Excellence in Teaching and Mentoring Award

Sophie Caron, associate professor in the School of Biological Sciences, is the recipient of the College of Science Excellence in Teaching and Mentoring Award for 2023.

^ Sophie Caron. ^^ Banner photo above: the Caron Lab.

While Caron is highly regarded for her stunning work in neuroscience research, she is also cherished within the College of Science community for her exceptional talents as an educator. Her kind and compassionate approach to teaching and mentoring has created an environment where students and undergraduate researchers are uplifted in their work and can move forward with the skills to find success in their education, careers, and beyond. 

While developing her teaching style, Caron thought outside the box of the standard curriculum and elected to incorporate essential career skills, including how to read and analyze research papers, which she believes is a crucial skill for future scientists. “I think it is really important for students to be able to read research papers because neuroscience is going to change dramatically in the next few years,” she says. In her classes, students collectively explore and present research papers, delving deep into the material and gaining a profound understanding of the subject matter. “I'm always amazed at how deep they go into the paper and how well they understand, and to me that’s really rewarding because I see that this is when it clicks for them what is possible today.”

Along with developing her student’s understanding of present-day neuroscience, Caron also actively encourages her students to reach out to researchers for valuable hands-on experience, emphasizing the importance of practical application in their academic journey. She has worked to ensure that her lab is a welcoming place for undergraduates to gain their first experience doing research. Caron currently hosts ten undergraduate researchers in her lab and has fully immersed herself in the role of mentoring and supporting these students. “You really become invested in their success,” describes Caron. “I see the success of my mentees as just as important, if not more important, than my own. It’s something that I really take to heart, and I would say is the most important part of that job.” It is this level of dedication and support that creates such a positive experience for her students and will provide the foundation for their future careers. 

In the lab, Caron and her student researchers are working to expand our understanding of memory and perception in the brain by studying the brain center of Drosophila, often called fruit flies. “Our main interest is, first and foremost, the brain, and how brains are built to generate this vast array of behaviors,” she explains. “in Drosophila, you have thousands of different species. It's really fun to start thinking about brain evolution, and it's really hard to find another species that has so many cousins, where you can compare brains that have adapted to a completely different environment.” A fruit fly’s minute brain may seem an unlikely subject for exploring neuroscience, so why study them? Caron explains that it’s all about simplicity, and understanding the most basic form of a system as complex as the brain: “I really like to look at the simplest system and the simplest brain, so to speak, to really start to understand, for example, what's the minimal amount of neurons you need to form a memory? And can we start understanding at the level of functional activity in one neuron?” Caron’s curiosity shines through questions like this, as she keeps pushing to expand the field of neuroscience and our understanding of memory, learning, and perception.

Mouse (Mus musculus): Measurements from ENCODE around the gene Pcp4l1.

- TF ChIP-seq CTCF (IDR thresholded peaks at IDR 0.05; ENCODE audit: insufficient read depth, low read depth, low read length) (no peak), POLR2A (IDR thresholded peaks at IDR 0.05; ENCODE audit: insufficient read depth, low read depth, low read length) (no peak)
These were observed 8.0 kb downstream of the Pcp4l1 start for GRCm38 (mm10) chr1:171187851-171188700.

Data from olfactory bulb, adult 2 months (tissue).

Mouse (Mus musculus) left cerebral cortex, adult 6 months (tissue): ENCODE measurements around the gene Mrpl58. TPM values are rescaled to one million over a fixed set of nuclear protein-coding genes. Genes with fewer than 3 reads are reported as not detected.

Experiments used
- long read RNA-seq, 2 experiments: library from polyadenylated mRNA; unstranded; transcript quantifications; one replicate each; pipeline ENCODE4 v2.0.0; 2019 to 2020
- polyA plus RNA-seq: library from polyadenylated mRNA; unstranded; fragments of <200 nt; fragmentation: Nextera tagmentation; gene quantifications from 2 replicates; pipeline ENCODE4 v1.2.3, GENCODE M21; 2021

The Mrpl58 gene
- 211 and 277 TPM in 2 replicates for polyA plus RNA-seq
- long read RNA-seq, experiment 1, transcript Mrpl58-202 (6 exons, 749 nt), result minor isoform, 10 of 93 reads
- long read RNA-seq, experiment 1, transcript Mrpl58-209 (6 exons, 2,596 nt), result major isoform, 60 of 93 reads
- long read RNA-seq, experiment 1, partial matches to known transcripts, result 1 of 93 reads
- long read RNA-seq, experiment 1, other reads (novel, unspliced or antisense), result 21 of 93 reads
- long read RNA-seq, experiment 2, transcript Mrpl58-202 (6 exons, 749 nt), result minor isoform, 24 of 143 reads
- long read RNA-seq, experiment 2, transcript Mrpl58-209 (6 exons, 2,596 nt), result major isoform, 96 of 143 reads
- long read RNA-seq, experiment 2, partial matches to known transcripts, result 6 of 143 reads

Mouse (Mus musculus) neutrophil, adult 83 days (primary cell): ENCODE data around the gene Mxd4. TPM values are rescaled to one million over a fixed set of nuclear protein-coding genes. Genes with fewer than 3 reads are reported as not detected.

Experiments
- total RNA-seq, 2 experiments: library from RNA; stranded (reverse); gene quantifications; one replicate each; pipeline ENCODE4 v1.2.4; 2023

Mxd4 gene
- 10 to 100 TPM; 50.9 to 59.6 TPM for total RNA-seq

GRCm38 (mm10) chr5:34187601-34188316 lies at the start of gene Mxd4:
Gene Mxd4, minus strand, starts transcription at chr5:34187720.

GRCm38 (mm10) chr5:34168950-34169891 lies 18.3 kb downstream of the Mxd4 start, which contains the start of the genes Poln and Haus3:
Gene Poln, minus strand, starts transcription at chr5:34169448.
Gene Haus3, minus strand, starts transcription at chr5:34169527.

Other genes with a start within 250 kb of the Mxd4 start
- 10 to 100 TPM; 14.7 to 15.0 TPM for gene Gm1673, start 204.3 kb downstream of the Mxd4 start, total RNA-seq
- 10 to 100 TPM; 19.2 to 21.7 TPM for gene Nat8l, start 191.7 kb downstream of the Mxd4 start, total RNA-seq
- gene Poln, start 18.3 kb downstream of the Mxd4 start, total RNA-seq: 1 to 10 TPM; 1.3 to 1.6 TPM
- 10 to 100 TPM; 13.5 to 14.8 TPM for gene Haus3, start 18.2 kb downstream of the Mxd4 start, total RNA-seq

Any student fortunate enough to pass through Caron’s classroom or lab is sure to be instilled with her contagious passion for exploration and learning. As she continues to inspire through her teaching, mentoring, and groundbreaking research, Caron is committed not just to shaping better scientists, but better collaborators and citizens. “Working in a space where kindness prevails and there is a desire for collaboration is really what makes us stronger, not just as a team but also as a society. I'm really hoping that this is what [students] take away from the lab.”

Sophie Caron truly embodies the spirit of a passionate and dedicated educator. Her impact on both her students and the field of neuroscience is a testament to the power of a compassionate and creative approach to teaching and mentoring. When asked about the most important thing she teaches to her students, she answered “The joy of discovery and science. To nurture that and to appreciate that. And to know how privileged of a situation it is to be able to work on a problem that you're obsessed with, and that is your life's mission. I know it's cliche, but to me, it doesn't even feel like a job because it is such a passion. That's something I hope they can take away.” Safe to say, the future of science and research is looking bright with educators like Caron leading the way.

by Julia St. Andre

Sophie Caron has also been awarded a Presidential Scholar Award in 2023. You can read the story about her and the award here.